The cheapest McLaren you can buy, but it's still brimming with supercar shock and awe
Saying a McLaren is ‘entry level’ seems somewhat dim. See, the McLaren 540C comes from the same stable as the 570S, 720S, and the legendary P1 hypercar, which means it’s hardly going to be, erm, slow. Yet the Woking-based firm has created a car for those who don’t want the full banana, but still want a slice of supercar fun for not as much cash as you might expect.
£126,000 will get you in the driver’s seat of the baby Macca – still a large amount of wedge, sure, but you’re not getting a wheezy engine and hideous plastic hub-caps. No, you get a 3.8-litre twin-turbo V8 with 533bhp and 398lb ft and a thing that looks – is, in fact – every inch a supercar fantasy.
Inside, the McLaren feels every bit the supercar, too. There are swooping panels, leather and metal everywhere (fun fact: McLaren makes all of its own switchgear – you won’t find any levers or buttons from another marque, unlike, say, Aston Martin which now shares a fair bit of Mercedes’ inventory), and the seats are comfortable and supportive.
It’s a hand-built car, which has up-sides and down-sides. On the plus, your car will be bolted together especially for you, which evokes all kinds of warm, tingly, smug VIP feelings. Conversely, it’s handmade – unlike a Porsche 911, which is made with robotic precision. A human hand can get things a bit wrong, so mismatched gaps in trim and other imperfections can creep in despite McLaren's painstakingly high standards.
Another quibble is the infotainment system, which is overly fiddly to use and a bit slow to respond. Newer 570S derivations get an updated unit that does a far better job. Maybe it’ll trickle down to the 540C. Hope springs.
How does it drive?
Performance figures are one thing – 0-62mph takes a mere 3.5 seconds and it’ll clip 199mph if you’ve a runway big enough – but the 540C's dynamic delivery is another thing altogether.
Its engine may seem familiar since the first tranche of McLarens all used a variation of the same 3.8-litre twin-turbo V8 in various states of tune. As the hideous cliché goes, if it ain’t broke don’t fix it, and this engine ain’t broke. The acceleration on offer is ridiculous, especially when you consider it’s got to channel all that power through its rear wheels alone. Yes, a damp road will cause the wheels to stutter and the traction control to step in, but once you’re moving it’ll effortlessly breeze up to triple digit speeds.
Thanks to McLaren’s ride and handling team, unless you’re looking at the speedo you may not actually notice just how fast you’re going. The cabin remains quiet and calm at speed, the ride composed over even the mankiest of tarmac.
Around town you’ll be blissfully unaware you’re in a supercar (McLaren calls the 540C a ‘Sports Series’, but… nah, it’s a supercar) thanks to its ride comfort. You’d expect something like the 540C to be jarring and uncomfortable, but in reality it really isn’t. Yeah, a pothole will put you momentarily off your stride, but other imperfections won’t bother you.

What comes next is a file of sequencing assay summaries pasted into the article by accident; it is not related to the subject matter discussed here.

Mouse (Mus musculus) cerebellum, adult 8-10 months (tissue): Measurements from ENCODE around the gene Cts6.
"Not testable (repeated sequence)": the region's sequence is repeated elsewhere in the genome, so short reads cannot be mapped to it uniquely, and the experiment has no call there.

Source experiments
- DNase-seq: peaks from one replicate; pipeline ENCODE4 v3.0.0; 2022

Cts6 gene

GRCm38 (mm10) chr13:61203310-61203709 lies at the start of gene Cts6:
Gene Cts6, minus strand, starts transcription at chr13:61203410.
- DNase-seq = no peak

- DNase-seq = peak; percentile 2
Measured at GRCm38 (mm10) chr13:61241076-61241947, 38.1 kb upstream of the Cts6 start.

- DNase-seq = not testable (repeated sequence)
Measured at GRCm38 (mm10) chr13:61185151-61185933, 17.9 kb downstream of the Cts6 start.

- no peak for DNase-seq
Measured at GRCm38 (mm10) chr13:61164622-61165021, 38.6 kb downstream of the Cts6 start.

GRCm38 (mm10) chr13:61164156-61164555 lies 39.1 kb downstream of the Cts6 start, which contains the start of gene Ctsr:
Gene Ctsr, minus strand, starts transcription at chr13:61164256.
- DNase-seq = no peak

Until you start pressing buttons, that is. Prod the ‘Active’ button and you can begin to fiddle with the settings for the car’s powertrain and handling. Normal, Sport, and Track are your options. Each adjusts the ferocity of what’s on offer, allowing you to customise your experience. Having the powertrain (gearbox and engine) in Sport and handling in Normal is a perfect setup for a backroad play, but popping both in Track should be reserved for, well, the track. It’s a little much for all but the smoothest of roads.
No matter which mode your handling setting is in, you’ll surprise yourself with how easy the 540C is to drive. Its steering is intuitive, and gives incredible feedback, allowing the driver to feel what’s under the front wheels, how well they’re coping, and whether or not you’ve got grip to spare.
You’ll find yourself taking corners faster and faster, until you’re given an understeery warning that you’re about to exceed the car’s limit. Turn all the safety aids off and it becomes a delight, just make sure you’ve got quick hands…
Its dual-clutch gearbox gives smooth shifts in its most placid mode, so much so that you may not notice it doing its thing around town. Crank the powertrain setting to sport or track and it makes its presence known, giving you a good ‘ol-fashioned kick in the back with each shift.
Braking is taken care of with old-school steel rotors, though you can spec carbon ceramics as an option. They’re smooth and easy to modulate, and the pedal has great feel so you can easily measure how much pressure you’re giving them.
Should I buy one?
Calling a £126,000 supercar ‘entry level’ is foolish. It isn’t entry level at all. It’s a stunning piece of engineering and up there with the best. It’s accessible, easy to drive, and good fun. The next model up, the 570S, is faster, sure, but is it worth the extra nearly £20,000? For the vast majority of people… probably not. But they’ll still go for it anyway. For those in the know, though, the 540C will be more than enough.